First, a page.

- German Grand Prix
Hunt's win forgotten as Lauda's life hangs in the balance
James Hunt won the 1976 German Grand Prix at the Nürburgring but no-one remembers that. Instead, the abiding memory of the race is a burning Ferrari with an unconscious Niki Lauda trapped within.
Hunt headed to Germany buoyed by his win in the British Grand Prix - a result that was later to be overturned - and while Lauda was a long way clear in the drivers' championship, Hunt's title hopes were still alive. By the end of the weekend in Germany he had become, in terrible circumstances, odds-on favourite as Lauda clung to life in a nearby hospital.
Ironically, Lauda had been one of the most vociferous critics of the course. "I did not want to start the race," he said shortly after regaining consciousness a few days later. "I did so out of loyalty towards my firm and my friends. It was not a good compromise for me."
The Nürburgring was one of F1's most famous courses but was also a dangerous relic to an era when safety was not as important as spectacle. Drivers may have respected the 14-mile circuit but few liked it. In the weeks ahead of the race there was even a risk a severe drought might force it to be cancelled because of the risk of fire in the heavily wooded areas surrounding the track. It was ironic, therefore, that the day of the race was wet.
Hunt, in his old M23 as the finishing touches were being put to the new M26, was fastest in practice with Lauda in second. There were signs of what was to come when Vittorio Brambilla landed badly after one of the infamous jumps and his March slammed sideways into barriers. He walked away from the crash but his car was a write-off.
The British RAM team - who employed drivers who could afford to pay them for the privilege - had troubles of a different kind when its cars were impounded in the pits by a bailiff acting on behalf of Loris Kessel, a Swiss driver who claimed he had paid £65,000 at the start of the season for a seat and wanted his money back after being replaced. He had driven in four races but had failed to qualify in two and crashed in another. Rolf Stommelen switched to a spare Brabham, while Lella Lombardi was left a spectator for the rest of the weekend.
There was rain before the start and most cars started on wet tyres, the exception being Jochen Mass, who knew the course and opted for slicks. Clay Regazzoni was quickest off the line, with Hunt second, Mass third and Lauda in fourth, but his early advantage lasted less than a lap as he spun. At the end of the lap many drivers switched tyres, and by the third lap Mass was ahead by almost half a minute.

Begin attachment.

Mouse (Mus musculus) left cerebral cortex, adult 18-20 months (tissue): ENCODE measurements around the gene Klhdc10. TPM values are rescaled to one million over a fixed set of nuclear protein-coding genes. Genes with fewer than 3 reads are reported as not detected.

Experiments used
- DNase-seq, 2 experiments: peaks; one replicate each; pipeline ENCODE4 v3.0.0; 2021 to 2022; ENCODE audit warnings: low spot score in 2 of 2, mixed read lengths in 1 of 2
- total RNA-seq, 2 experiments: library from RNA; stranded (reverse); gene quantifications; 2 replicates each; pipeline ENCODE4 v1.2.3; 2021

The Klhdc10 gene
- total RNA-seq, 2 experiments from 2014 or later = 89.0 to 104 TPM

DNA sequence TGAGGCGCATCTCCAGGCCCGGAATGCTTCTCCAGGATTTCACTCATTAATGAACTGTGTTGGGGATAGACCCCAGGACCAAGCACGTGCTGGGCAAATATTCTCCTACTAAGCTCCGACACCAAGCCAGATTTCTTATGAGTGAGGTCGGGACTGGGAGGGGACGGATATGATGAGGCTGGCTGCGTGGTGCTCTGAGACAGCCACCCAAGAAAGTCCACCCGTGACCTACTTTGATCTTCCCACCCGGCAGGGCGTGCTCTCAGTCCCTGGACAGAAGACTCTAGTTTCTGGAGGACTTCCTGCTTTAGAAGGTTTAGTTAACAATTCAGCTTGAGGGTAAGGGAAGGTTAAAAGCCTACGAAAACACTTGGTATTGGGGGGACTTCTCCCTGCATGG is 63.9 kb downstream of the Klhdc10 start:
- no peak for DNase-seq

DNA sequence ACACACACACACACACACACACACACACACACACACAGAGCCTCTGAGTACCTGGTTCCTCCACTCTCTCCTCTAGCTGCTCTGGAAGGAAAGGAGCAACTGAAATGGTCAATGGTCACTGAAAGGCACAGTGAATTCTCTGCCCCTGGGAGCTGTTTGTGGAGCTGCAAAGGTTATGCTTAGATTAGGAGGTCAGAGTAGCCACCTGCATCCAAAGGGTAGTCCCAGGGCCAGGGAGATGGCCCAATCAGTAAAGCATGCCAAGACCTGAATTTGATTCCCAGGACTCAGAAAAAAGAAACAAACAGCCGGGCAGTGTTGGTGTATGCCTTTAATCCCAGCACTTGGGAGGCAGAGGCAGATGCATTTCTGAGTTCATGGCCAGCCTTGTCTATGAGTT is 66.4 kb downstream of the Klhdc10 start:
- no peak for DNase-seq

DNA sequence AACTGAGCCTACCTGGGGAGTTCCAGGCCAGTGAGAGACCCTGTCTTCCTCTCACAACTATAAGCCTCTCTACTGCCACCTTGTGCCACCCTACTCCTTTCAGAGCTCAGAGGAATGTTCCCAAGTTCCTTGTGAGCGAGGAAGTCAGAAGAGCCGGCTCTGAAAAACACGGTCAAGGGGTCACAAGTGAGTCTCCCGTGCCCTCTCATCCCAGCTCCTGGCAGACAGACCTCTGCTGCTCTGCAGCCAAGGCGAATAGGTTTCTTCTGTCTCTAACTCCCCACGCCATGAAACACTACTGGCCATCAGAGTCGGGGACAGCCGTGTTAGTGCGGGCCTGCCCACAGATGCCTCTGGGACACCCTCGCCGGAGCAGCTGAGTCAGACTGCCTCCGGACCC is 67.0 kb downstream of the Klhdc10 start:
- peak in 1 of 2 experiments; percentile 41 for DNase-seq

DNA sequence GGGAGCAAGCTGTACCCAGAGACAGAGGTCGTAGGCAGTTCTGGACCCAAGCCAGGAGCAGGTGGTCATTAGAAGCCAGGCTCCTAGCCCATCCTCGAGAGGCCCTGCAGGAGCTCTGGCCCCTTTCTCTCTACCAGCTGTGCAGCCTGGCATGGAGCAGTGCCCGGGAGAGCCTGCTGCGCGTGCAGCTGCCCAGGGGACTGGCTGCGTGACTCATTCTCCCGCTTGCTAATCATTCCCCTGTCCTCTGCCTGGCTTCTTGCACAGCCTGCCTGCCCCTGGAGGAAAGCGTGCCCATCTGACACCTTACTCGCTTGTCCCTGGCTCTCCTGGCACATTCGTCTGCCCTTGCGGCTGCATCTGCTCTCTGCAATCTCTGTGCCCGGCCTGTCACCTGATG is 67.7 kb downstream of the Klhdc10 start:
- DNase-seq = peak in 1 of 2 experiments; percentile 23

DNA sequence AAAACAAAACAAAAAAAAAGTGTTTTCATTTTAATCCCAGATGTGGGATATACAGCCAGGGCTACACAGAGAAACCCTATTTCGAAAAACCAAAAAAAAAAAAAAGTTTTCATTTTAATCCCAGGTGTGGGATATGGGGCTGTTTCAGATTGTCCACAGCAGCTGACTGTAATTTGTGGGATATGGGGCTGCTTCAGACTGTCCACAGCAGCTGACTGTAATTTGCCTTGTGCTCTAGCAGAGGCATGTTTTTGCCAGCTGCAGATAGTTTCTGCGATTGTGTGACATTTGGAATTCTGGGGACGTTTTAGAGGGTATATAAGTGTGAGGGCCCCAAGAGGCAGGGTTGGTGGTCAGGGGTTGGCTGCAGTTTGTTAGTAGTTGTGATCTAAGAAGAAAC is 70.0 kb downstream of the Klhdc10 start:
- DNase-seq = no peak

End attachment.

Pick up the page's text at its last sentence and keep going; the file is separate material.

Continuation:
As Lauda, who had pitted after the first lap, sought to make up lost time he lost control and his Ferrari went through fencing and into an earth bank. It bounced back onto the track and burst into flames. Guy Edwards managed to avoid the blazing wreck, but Harald Ertl and Brett Lunger both hit it.
All three drivers stopped and ran back to try to pull Lauda clear, and they were joined by Arturo Merzario. By the time they succeeded, Lauda had suffered serious burns. He was flown by helicopter to a nearby specialist burns unit but so bad were his injuries he was given the last rites.
The race had been red flagged, and when it resumed only 20 of the 26 original starters were there. Five had cars either wrecked or mechanically unfit; the other was the experienced Chris Amon. He had himself escaped from a series of serious accidents in his flaky Ensign, and he decided enough was enough and retired on the spot.
Hunt led the second race from the off, Ronnie Peterson crashed heavily and then Regazzoni spun for a second time and the Tyrrell of Patrick Depailler went off avoiding him. A few laps later Brambilla, in a reserve car after his early mishap, again crashed heavily, and again walked away.
Hunt drove superbly to take the win, but said afterwards: "The thing I want most of all is for Niki to make a rapid recovery. The thing I wouldn't want is to win a world championship with Lauda watching me on a television while lying in a hospital bed." The result had meant Hunt had closed to within 14 points of Lauda in the championship (in reality that was 27 points as his win at Silverstone was later overturned).
As the roadshow headed away from the Nürburgring, the hospital issued a statement saying they had done all they could do for Lauda and, privately, warned his family he was close to death. And yet in one of the most amazing and brave returns, six weeks later, badly scarred and in terrible pain, Lauda was back in his Ferrari battling to retain his crown.
The Nürburgring layout was not used by F1 again, and by the time it once more hosted a grand prix in 1984, the course had been completely rebuilt.